||Technology in Australia 1788-1988
Table of Contents
I The Present Energy Economy
II Australian Energy Consumption
III Research And Development
V Oil And Natural Gas
VI Solar Energy
VII Nuclear Energy
VIII Bagasse Firewood And Other Biomass
iii Other biomass
IX Electric Power Generation And Distribution electric Power Generation And Distribution
X Manufactured Gas
XI Industrial Process Heat
FirewoodFirewood, as mentioned earlier in this Chapter, was the most important source of fuel for the early settlers and remained so until coal displaced it, at least for industrial purposes. Up to Second World War wood burnt in open fireplaces was the main method of heating houses. Slow combustion stoves using coke were used for a while in the post-war years but oil, gas and electric heating largely displaced wood and coke in the cities during the 1960s and 1970s.
Wood was still being used in country areas, but since 1976 there has been a big increase in the number of Australian households using firewood and it is estimated that in 1983 about 2 million people were using solid fuel, 90 per cent of which is wood, as their main source of heating. In addition there were those who had a fireplace or solid fuel heater which was not used as the main source of heating.
There are no reliable figures available for the number of solid fuel heaters manufactured annually in Australia, but there is little doubt that most of those sold are imported, originally from Taiwan but recently from New Zealand. In 1981-82 local annual production was estimated to be about 8000 heaters, compared to imports totalling 60,565. It appears that Australian manufacturers had not been able to meet the increasing demand nor, with a few exceptions, had they been very innovative either as regards function or style.
There are signs that this situation is changing. Since 1982 several local manufacturers have set up R&D departments and expanded production. They have been supported by organisations such as the Centre for Environmental Studies at the University of Tasmania and AMDEL in Adelaide, both of which have facilities for testing and measuring the performance of solid fuel heaters. In May 1987 the Australian Consumers' Association published a report of the tests they had commissioned AMDEL to undertake on five Australian made, and six imported wood burning heaters. The Australian heaters, which were Coonara, Maxiheat, Red Embers, Heatcharm and Burning Log, in general compared very favourably with the imports.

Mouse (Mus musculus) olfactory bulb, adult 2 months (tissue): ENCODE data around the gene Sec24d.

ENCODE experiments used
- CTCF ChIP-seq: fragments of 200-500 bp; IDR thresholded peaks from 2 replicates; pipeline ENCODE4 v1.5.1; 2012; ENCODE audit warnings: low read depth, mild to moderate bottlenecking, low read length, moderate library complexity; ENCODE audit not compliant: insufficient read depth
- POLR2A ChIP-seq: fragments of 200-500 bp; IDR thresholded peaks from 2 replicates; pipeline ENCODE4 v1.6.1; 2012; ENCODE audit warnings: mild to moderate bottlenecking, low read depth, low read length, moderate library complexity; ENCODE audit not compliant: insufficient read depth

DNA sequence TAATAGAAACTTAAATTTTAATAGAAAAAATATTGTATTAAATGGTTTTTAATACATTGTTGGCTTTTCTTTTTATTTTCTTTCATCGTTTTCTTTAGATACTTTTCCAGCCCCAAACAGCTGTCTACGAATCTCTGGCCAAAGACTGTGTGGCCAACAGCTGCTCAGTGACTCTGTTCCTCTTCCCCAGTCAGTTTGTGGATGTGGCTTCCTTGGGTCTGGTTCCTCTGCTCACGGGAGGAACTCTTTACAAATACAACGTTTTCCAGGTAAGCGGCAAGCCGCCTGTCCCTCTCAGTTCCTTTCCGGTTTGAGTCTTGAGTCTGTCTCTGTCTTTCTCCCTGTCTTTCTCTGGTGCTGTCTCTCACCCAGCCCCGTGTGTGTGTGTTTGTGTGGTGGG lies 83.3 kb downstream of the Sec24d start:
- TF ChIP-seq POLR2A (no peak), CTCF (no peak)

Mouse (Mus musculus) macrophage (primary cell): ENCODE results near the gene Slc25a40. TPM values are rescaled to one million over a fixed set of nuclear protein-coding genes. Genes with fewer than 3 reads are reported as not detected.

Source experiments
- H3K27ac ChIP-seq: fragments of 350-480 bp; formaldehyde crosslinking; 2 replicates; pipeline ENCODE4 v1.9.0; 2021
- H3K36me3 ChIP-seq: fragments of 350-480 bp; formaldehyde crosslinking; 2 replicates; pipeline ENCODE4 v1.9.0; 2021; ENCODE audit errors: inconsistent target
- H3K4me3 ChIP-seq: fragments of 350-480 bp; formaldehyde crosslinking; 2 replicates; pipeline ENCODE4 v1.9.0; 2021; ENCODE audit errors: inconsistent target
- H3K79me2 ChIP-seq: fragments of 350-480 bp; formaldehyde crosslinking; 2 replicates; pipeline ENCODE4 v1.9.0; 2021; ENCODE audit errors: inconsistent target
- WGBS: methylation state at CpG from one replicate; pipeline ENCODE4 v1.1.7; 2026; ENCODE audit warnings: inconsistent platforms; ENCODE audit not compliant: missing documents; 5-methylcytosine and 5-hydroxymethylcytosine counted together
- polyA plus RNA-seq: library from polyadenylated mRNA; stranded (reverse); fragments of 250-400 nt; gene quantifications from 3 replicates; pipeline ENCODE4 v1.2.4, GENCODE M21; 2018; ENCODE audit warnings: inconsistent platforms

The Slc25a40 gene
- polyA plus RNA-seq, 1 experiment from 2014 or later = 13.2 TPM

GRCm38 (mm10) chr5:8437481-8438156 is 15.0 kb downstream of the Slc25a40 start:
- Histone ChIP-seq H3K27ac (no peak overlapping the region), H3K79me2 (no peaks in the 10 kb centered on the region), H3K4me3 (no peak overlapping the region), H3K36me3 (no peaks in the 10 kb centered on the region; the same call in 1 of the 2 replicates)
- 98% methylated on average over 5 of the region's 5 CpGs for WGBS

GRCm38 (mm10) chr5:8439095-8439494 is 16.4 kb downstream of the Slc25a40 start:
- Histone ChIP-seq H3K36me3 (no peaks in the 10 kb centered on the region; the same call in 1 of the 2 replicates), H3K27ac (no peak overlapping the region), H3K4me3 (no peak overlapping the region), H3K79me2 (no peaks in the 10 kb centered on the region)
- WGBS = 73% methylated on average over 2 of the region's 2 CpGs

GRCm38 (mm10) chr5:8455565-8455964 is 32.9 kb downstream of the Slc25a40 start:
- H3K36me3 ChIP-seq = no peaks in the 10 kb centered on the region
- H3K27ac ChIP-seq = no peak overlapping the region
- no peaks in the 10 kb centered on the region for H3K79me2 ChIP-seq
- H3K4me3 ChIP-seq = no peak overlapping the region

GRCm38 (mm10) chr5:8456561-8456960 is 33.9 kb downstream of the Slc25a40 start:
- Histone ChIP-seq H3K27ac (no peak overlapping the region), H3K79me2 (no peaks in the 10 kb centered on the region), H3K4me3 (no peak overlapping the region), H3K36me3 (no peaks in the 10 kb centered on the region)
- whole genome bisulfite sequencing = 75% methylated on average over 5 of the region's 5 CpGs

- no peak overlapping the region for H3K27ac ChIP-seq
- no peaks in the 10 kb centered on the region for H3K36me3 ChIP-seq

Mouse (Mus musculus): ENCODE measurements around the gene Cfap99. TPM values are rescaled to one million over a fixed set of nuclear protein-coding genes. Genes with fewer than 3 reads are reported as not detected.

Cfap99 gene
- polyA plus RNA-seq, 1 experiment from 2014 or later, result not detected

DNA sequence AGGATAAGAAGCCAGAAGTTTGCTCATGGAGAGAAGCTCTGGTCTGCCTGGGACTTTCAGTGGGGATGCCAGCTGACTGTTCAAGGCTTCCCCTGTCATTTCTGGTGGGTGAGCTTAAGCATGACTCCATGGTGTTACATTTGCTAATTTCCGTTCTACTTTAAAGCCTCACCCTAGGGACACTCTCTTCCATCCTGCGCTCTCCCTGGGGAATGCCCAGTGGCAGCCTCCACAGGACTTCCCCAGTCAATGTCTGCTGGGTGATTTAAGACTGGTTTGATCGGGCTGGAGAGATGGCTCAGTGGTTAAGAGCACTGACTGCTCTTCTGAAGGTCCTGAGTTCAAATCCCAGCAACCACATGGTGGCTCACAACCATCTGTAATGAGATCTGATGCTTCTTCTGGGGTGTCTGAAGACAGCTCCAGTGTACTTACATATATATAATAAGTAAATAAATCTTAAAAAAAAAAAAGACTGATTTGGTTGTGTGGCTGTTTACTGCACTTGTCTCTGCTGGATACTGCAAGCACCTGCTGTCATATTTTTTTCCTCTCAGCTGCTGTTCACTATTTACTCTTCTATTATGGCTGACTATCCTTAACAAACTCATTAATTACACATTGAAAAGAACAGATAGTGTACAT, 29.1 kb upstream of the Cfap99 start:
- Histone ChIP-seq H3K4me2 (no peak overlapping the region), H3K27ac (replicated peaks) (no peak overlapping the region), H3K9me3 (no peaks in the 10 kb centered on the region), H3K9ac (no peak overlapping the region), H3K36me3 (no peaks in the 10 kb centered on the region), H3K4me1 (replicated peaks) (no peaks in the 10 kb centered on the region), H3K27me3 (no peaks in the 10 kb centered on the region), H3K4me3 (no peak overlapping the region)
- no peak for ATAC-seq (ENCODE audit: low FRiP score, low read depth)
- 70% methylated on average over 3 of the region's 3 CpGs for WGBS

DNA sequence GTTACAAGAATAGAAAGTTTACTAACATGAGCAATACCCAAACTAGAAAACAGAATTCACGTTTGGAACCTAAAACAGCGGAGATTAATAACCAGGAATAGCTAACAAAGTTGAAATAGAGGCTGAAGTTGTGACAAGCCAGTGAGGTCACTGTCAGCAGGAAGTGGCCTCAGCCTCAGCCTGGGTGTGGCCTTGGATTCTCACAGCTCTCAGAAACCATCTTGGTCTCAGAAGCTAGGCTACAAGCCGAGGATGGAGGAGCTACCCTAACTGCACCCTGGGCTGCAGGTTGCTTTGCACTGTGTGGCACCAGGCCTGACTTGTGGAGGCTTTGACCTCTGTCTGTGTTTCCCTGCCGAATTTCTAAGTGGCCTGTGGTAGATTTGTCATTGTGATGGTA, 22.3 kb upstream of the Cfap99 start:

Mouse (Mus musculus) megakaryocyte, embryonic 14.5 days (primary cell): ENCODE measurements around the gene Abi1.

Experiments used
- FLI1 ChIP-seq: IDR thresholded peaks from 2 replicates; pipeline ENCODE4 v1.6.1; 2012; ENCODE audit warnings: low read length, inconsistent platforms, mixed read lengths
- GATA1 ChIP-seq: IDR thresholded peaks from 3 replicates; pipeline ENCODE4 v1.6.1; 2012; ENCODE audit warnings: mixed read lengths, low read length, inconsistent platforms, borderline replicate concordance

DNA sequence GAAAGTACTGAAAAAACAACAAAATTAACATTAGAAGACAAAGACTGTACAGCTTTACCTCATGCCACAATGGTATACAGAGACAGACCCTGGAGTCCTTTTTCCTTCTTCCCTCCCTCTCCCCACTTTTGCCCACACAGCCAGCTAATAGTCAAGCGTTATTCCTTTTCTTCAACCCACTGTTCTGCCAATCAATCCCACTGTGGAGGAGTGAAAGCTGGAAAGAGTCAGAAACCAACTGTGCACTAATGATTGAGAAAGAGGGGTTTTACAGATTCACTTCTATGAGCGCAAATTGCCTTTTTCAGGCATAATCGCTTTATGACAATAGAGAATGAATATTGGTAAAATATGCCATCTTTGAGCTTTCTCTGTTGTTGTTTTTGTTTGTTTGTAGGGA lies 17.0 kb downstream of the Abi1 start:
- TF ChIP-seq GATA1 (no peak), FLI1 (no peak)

The annual consumption of wood was 83 PJ in 1984-85, made up of 68 PJ for residences and 15 PJ for industries. Firewood is readily available in most parts of Australia, coming almost invariably from one of the eucalypt species, which has a calorific value of 16 to 17 MJ/kg for air dried wood. The source of supply at present is mostly from the clearing of private land, but large quantities are available from State and private commercial forests, from areas which have been logged for sawn timber and woodchips. The potential firewood production from this source is estimated to be at least equal to the quantity of sawlog and pulplog harvested. On that basis the potential supply would be 3 times the 1984-85 demand of 5 million tonnes of air dried wood.
Organisations in Australian Science at Work - Australian Consumers' Association; Australian Mineral Development Laboratories; University of Tasmania. Centre for Environmental Studies
© 1988 Print Edition pages 822 - 823, Online Edition 2000
Published by Australian Science and Technology Heritage Centre, using the Web Academic Resource Publisher